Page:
Past Paradigms in Twenty-First Century Literatures in English

Coordinator: Inge Birgitte Siegumfeldt

Departing from both literary theory and praxis, this project addresses questions concerning the current status of Anglophone literatures and the direction(s) they seem to be taking in the twenty-first century. As they evidently flow across boundaries, traditionally erected, between the postmodern, the postcolonial, the national and the regional and undo conventional constructions of ethnicity, race, class, sexuality and gender, a measure of unpredictability is inevitably instilled with regard to literary technique and readerly expectations, and so, it is our claim that literary criticism must acknowledge a growing need for new approaches in theory and analysis.

Jeffrey Nealon, for example, describes what Brian McHale calls ‘post-postmodern’ literature as ‘an intensification and mutation of features already present’ within postmodern and postcolonial literatures and points to new directions that are ‘…mutated, passed beyond a certain tipping point to become something recognizably different in its contours and workings’ (Nealon, 2015: 177). Supplementing such insights, Mary K. Holland comments on a literary strategy that ‘not only returns us to presence and the real, after decades of literature's obsession with the void, but also to remind us of the powerful ways in which acts of reading and writing impact the real world’ (Holland, 2013: 7). Similarly, in our most recent research projects, In Search of the Afropolitan (2016, Eva and Ulla) and … en verden i ord (2016, Inge Birgitte), we have also noted the tendencies in twenty-first century literatures in English to transgress, intensify and mutate. The aim of Past Paradigms is thus to further explore these literary re-orientations in two major research projects (listed below). Colleagues with similar research interests will be warmly welcome to join the group.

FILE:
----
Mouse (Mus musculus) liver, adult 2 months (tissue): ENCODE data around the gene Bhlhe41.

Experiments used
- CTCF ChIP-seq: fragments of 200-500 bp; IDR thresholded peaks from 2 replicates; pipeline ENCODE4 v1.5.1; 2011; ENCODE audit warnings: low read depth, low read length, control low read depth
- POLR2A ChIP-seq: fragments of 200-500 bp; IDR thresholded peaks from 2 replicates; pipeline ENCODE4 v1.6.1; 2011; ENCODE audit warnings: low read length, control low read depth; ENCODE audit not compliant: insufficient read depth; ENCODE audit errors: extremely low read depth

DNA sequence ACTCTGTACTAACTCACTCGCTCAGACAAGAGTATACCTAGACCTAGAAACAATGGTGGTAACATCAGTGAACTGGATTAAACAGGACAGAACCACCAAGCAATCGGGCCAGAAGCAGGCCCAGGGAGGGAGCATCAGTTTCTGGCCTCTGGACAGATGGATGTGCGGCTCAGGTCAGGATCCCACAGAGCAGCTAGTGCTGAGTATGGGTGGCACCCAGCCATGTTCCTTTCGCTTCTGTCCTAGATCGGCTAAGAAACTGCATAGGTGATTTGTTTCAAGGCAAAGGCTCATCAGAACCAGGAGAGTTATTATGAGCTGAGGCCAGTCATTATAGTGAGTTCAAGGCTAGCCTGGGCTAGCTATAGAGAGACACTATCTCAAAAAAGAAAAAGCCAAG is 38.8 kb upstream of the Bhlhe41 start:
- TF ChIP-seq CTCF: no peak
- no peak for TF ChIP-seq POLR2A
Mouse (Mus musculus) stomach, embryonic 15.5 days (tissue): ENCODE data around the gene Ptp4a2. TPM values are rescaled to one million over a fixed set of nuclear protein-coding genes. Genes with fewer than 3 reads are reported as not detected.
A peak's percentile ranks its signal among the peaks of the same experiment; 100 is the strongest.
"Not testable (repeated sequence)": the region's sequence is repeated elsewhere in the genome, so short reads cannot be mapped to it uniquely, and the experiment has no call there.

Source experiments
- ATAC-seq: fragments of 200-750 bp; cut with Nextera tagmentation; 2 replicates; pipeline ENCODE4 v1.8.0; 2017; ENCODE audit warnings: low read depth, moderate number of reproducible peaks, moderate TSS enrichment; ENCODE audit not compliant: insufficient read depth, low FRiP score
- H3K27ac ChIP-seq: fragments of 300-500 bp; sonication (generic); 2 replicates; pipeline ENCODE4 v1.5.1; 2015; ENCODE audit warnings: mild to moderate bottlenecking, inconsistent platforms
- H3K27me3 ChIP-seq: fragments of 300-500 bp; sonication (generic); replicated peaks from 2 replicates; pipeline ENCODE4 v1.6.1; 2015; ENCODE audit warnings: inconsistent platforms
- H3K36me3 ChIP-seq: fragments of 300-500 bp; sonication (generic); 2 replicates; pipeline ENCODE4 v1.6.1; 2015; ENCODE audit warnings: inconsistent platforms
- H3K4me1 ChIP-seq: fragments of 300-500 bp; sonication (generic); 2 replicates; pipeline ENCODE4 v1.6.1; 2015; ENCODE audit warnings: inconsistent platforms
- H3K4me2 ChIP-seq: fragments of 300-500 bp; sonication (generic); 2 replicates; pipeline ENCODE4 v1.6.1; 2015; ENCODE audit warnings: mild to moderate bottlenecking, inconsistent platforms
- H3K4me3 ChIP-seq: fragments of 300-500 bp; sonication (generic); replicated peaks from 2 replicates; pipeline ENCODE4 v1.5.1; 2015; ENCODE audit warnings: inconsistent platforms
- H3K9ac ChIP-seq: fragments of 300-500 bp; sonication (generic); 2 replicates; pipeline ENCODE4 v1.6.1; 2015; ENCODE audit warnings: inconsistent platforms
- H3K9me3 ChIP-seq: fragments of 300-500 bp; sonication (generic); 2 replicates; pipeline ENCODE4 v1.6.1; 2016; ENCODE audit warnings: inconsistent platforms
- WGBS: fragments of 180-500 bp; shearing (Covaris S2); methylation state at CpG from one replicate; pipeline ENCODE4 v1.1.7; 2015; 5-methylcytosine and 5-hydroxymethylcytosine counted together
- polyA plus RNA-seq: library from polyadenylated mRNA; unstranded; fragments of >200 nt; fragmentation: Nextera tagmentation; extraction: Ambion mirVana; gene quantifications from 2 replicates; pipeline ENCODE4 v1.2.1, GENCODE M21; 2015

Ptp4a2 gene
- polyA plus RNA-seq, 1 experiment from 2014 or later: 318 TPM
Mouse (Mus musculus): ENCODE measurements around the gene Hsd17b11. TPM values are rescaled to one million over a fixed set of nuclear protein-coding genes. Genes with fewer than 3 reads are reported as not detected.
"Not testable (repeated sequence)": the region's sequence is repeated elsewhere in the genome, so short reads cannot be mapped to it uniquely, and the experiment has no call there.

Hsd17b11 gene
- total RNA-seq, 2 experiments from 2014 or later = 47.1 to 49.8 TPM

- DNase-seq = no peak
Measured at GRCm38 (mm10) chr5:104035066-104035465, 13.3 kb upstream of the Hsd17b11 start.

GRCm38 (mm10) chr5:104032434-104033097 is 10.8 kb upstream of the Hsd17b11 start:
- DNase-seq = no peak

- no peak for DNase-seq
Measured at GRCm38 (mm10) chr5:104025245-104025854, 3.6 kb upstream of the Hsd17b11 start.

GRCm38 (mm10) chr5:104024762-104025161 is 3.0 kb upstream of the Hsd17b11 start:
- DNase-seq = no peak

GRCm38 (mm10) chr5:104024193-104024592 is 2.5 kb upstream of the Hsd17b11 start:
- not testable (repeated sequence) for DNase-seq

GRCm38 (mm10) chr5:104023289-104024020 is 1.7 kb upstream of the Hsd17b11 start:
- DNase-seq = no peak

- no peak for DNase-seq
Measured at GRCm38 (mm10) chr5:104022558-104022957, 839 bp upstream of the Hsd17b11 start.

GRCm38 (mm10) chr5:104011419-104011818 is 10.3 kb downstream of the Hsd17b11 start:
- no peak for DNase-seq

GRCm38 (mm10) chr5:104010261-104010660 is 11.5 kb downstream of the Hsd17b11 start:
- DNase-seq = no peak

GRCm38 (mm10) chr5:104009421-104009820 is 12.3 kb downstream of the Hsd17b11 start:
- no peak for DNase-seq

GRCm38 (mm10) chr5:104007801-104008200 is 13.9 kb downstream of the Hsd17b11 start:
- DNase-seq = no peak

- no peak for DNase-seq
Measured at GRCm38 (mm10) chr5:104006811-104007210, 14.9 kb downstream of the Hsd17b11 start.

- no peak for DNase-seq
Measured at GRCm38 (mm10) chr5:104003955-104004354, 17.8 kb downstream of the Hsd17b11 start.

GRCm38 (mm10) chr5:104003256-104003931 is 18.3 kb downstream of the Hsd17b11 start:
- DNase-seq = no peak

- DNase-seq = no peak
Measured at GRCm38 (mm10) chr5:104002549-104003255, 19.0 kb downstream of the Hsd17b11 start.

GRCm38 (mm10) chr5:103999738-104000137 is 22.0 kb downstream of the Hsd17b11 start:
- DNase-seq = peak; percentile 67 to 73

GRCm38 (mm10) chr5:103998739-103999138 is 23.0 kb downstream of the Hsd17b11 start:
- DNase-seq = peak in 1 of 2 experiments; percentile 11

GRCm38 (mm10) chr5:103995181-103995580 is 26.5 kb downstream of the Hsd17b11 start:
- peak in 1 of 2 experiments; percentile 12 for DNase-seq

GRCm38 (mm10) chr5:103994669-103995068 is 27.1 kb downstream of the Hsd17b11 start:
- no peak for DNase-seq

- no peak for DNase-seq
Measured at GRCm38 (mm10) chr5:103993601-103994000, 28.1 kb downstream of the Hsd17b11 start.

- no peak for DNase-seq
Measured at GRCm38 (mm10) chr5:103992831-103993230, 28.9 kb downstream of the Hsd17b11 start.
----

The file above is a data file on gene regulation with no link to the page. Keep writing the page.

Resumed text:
Researchers

NameTitlePhoneE-mail
Knudsen, Eva RaskAssociate professor +45 353-28584E-mail
Rahbek, UllaAssociate professor +45 353-29280E-mail
Siegumfeldt, Inge BirgitteAssociate professor +45 40 23 85 88E-mail